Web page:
Start-ups, stay in SA, says Vinny Lingham - TechCentral

Start-ups, stay in SA, says Vinny Lingham

Vinny Lingham

Vinny Lingham

Technology start-ups and the entrepreneurs who lead them should tackle the “many great opportunities” in South Africa and Africa more broadly rather than trying to emulate his decision to move to the US, says Gyft founder Vinny Lingham.

Lingham, now one of the “dragons” in the South African version of reality television series Dragons’ Den, tells TechCentral that there are so many business opportunities at home that technology start-ups should “focus their energies on building the next big thing for South Africa and the African continent”.

In July, Lingham hit pay dirt in the US when he agreed to sell Gyft, an online gift card service, to First Data, a big player in the payment technology space, for a rumoured US$54m-plus. Gyft pioneered the concept of a mobile wallet for gift cards.

Lingham founded Gyft in January 2012. The company raised $6m in total funding prior to the acquisition from several investors including Google Ventures, Canyon Creek Capital, The Social+Capital Partnership, Karlin Ventures, David Sacks and Hass Portman.

TechCentral: You relocated from South Africa to San Francisco to take Yola, your previous business, big. What did the decision to leave South Africa for Silicon Valley have on your ability to grow Yola and later Gyft?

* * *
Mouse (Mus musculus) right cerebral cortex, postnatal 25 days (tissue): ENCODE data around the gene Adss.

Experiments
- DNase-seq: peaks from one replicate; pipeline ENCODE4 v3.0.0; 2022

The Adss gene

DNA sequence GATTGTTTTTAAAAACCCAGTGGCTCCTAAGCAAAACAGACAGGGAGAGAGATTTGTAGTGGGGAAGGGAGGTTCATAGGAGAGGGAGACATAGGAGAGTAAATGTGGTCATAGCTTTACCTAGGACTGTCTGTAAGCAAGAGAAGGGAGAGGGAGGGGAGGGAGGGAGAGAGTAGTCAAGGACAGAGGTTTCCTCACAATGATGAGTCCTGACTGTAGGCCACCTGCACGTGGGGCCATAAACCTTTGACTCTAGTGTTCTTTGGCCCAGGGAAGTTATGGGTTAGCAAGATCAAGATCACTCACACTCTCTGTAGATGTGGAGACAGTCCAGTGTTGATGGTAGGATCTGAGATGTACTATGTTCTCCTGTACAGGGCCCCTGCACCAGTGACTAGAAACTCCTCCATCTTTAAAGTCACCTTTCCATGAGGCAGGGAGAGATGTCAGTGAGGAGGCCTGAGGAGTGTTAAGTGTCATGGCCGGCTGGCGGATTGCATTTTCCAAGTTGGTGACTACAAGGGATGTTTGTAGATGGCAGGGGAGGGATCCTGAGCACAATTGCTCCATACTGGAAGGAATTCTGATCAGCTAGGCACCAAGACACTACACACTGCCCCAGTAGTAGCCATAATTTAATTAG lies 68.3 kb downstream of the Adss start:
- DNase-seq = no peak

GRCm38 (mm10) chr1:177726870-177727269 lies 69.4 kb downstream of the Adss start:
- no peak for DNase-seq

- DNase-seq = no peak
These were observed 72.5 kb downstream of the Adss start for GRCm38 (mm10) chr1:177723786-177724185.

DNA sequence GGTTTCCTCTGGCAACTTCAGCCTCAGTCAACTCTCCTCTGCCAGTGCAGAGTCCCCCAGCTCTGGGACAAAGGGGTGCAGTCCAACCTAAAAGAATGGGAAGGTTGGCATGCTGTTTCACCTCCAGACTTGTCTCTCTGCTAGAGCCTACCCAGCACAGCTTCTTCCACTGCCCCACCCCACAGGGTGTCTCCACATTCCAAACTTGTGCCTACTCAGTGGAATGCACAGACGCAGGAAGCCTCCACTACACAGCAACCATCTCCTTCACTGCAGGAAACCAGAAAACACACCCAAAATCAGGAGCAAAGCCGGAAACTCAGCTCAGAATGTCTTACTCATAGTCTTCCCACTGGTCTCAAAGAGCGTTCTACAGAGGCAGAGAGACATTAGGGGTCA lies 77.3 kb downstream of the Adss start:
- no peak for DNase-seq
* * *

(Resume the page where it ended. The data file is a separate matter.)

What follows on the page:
Vinny Lingham: I decided to leave South Africa in 2008 to pursue my goal of competing in the global technology market with millions of Internet users. It’s very hard to do from South Africa and at the time broadband penetration or mobile were not even options to build a business on top of. Things have changed somewhat in seven years, but we still have a way to go before the country is fully connected. Internet access in South Africa is expensive, but I think that’s changing.

TC: Where did the idea for Gyft come from and how did you go about launching and growing the business?

VL: The idea came to me when I paid for my coffee one day at Starbucks in San Francisco using their new app on my iPhone. I actually paid using a digital gift card and, after digging into the market stats, I realised what a big market gift cards was in the US ($150bn/year, mostly plastic).

Vinny-Lingham-280TC: How did the First Data deal come about? What’s the background to it? I see David Frankel, former co-CEO of Internet Solutions, was partly involved. What was his and others’ roles in doing this deal?

VL: I am proud to count David as one of my early investors in Gyft — he has been very supportive and it was great to have him involved. We had been working with the First Data team for some time and they had been looking at the digital and mobile gift card space very keenly. We got to the point that we decided to join forces and tackle the move from plastic to mobile together.

TC: There are plenty of South African technology entrepreneurs and start-ups who are going to want to study what you’ve achieved here and how you’ve done it. What advice would you give to them?